House Appropriations Committee Proposes 6% Increase in FDA Funding
Yesterday the House Appropriations Committee proposed a 2020 draft fiscal year funding bill. Under it, the U.S. Food and Drug Administration (FDA) would receive a 6% increase in discretionary funding over 2019, amounting to a bump of $184 million.
This is a proposed budget. The Trump Administration proposed $6.2 billion for the FDA, but the draft proposal came in a little lower, $5.86 billion, which would include revenue from user fees. The markup for the bill is scheduled for today, including appropriations for agriculture, rural development and related agencies.
“Within this total, the Committee provides target increases for medical product and food safety activities, including new initiatives to revolutionize the safety of the nation’s blood supply and to enable faster responses to foodborne illness outbreaks,” the House Committee said in a statement. “In addition, the bill includes a strong focus on continuing the FDA’s efforts to advance generic drug reviews and increase medical product manufacturing in the U.S.”
The proposed Trump Administration budget included funding for processes related to increasing generic drug competition. As in the proposed 2019 budget, the 2020 budget hoped to save more than $1 billion in Medicare and Medicaid funds by halting some generic drug applicants. The Department of Health and Human Services budget plan stated, “The proposal will trigger an initial generic drug applicant’s 180-day exclusivity when a subsequent application is tentatively approved, subject to specific conditions.”
It wasn’t without its critics, however. Chip Davis, chief executive officer of the Association for Accessible Medicine, stated that the proposed change on 180-day exclusivity would “only weaken this critical incentive for competition and ensure that more non-innovative brand-name drug patents remain in place, delaying the availability of generic medicines for patients.”
The Trump budget proposal also called to close a loophole that is used by companies to avoid forfeiting their 180-day exclusivity by claiming their application was rejected because of a change to the approval requirements or a review that was required after the data when the application is filed.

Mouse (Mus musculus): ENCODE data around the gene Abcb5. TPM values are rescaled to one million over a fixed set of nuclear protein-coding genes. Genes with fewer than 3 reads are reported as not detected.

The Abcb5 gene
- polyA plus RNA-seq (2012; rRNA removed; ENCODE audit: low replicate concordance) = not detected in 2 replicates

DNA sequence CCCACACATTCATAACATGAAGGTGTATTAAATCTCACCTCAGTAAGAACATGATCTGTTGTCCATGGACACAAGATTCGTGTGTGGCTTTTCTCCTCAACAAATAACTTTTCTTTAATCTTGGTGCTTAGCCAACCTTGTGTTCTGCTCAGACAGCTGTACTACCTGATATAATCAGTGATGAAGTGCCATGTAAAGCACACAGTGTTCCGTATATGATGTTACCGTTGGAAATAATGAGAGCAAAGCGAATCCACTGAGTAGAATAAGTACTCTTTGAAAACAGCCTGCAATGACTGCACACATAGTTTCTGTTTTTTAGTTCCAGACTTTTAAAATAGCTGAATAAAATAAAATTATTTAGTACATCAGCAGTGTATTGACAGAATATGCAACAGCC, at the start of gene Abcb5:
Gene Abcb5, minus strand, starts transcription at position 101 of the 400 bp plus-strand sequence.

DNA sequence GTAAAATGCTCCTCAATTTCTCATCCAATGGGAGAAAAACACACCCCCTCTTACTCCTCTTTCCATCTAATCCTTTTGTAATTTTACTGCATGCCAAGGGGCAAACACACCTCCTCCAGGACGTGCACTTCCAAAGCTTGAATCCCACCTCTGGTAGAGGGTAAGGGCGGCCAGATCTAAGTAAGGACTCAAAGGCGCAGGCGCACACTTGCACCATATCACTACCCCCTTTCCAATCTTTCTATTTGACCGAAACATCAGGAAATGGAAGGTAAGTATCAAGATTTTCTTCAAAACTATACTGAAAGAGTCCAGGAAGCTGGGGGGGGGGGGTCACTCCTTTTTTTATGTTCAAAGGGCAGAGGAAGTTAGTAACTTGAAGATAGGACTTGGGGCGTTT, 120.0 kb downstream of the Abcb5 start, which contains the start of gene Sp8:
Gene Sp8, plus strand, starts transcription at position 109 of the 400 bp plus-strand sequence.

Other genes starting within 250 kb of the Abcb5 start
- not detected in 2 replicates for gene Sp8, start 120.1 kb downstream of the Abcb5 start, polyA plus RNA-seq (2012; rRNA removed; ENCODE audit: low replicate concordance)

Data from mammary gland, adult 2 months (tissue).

The budget also called for only new chemical entities to be rewarded with exclusivities. The budget stated, “Five-year new chemical entity exclusivity will apply only to drugs with significant changes to their chemical structure compared to current drugs. This proposal codifies a narrow definition to avoid awarding exclusivity to products that do not represent true innovation.”
The Trump budget also called for an amendment to the Public Health Service Act that would make it easier for biological products to be approved, “so that the biological products do not have to meet separate standards issued by the U.S. Pharmacopeia and which are designed specifically for drugs,” writes Regulatory Focus.
The House Appropriations has their hands full as they scour the Trump Administration budget proposal. For example, the committee voted Tuesday to spend $200 million in federal funds to match Florida’s funding for an Everglades restoration project. It passed its version of the defense spending bill, voting along party lines for a budget that is $8 billion below the Trump budget, cutting the use of defense funds for a border wall and ending U.S. military support for the Saudi-led conflict in Yemen.
It’s worth noting that the FDA budget is $5.86 billion compared to the military defense budget of $690.2 billion.
The House Appropriations Committee has added some money, up to $38.6 million to the NOAA Space Weather Follow-on program. NOAA is part of the Department of Commerce. And although the Trump Administration requested $72.5 million for its Space Force, the House only approved $15 million.